Once the walls could breathe they were patched, washed, and ready to go, paint went up! In order to pull in the grey tones of the toilet and tub, I chose Benjamin Moore “Timberwolf,” pictured below. It was important that we used the kitchen and bath brand of Benjamin Moore to reduce mildew build up on the walls.
Timber Wolf is a very popular color by Benjamin Moore, and works well with a variety of color tones. Since the baseboard looked quite old, I thought it was best to paint the baseboard the same color as the walls. This allowed it to have a facelift of its own and it also blended in with the wall, which made it less of an eyesore.
The vanity was in excellent shape, and its countertop worked well with all of the colors. I thought it would be best to paint the vanity to give it a new look. For this I used Annie Sloan chalk paint “Graphite.”
I actually HATE this image (above) because it is not a black. It actually has a lead pencil look to it. This image has it coming across as black. Here is what it looked liked once I painted it, used a sealant, and new hardware:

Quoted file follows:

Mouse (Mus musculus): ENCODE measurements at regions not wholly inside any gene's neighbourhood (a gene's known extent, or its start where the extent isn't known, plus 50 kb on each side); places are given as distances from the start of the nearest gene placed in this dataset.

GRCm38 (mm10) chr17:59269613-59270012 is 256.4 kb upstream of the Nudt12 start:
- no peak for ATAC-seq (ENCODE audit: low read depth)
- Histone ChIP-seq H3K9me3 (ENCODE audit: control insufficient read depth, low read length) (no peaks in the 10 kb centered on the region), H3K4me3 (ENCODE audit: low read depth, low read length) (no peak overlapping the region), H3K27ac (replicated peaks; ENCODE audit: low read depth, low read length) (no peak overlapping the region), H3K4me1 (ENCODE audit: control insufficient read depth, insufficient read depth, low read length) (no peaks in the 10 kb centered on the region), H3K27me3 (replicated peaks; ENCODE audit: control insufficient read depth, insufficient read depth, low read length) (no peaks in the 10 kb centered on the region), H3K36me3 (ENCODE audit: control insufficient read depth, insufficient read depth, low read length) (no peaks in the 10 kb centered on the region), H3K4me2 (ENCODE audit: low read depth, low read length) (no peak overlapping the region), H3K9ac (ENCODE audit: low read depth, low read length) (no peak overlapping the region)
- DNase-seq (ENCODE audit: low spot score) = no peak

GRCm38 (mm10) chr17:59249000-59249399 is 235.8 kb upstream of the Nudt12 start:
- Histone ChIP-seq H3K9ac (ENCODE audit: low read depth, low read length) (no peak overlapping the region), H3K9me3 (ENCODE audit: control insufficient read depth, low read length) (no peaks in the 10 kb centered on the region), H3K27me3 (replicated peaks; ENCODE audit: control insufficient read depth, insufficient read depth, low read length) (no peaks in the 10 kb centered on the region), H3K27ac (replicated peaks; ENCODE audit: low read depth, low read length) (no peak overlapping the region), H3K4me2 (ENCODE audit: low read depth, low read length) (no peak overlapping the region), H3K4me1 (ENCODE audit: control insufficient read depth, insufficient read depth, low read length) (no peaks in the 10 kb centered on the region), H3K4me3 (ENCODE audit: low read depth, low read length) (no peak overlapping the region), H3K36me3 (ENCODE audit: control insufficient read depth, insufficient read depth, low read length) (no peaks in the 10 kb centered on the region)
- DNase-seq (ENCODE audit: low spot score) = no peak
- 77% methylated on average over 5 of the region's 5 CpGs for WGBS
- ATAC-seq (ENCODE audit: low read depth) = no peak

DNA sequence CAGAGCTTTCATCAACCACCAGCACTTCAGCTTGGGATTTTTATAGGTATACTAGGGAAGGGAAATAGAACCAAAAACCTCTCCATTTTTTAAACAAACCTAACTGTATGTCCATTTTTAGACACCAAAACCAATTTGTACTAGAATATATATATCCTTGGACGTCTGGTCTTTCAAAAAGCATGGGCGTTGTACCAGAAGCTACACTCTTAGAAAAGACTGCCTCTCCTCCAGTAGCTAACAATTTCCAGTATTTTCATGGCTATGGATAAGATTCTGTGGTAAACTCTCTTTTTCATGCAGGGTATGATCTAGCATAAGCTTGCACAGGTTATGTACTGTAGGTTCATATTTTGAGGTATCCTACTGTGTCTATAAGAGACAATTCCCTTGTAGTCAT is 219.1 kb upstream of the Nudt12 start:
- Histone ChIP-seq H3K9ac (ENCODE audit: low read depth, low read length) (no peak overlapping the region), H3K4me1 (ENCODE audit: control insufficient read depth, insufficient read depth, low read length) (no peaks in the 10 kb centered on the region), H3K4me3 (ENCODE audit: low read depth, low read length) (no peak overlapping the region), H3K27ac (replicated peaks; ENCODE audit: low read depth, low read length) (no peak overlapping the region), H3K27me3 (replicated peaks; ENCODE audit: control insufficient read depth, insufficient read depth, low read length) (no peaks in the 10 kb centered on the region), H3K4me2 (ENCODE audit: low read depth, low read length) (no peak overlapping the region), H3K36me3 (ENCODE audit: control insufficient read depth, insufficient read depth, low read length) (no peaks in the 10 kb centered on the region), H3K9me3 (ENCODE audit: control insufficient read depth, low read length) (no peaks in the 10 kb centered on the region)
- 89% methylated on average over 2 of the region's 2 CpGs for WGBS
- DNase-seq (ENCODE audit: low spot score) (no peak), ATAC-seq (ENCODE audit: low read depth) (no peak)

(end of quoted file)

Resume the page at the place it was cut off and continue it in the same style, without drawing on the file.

So there you have it. Issues aside, the bathroom came out great, and the client was happy!
A new client (who found me through Google… very exciting!) reached out to me to help her with some pieces for her babies nursery. She has two boys, and this time around she is having a girl, and she wanted to make the room special. She found an incredible dresser that she wanted to serve as the changing table, and down the road would also function as a regular dresser! She already had a rocker and ottoman, that was an espresso color, and wanted it painted an antique white. The color combination for the nursery is precious- antique white, a soft gray and a peach color. Here are the colors she chose: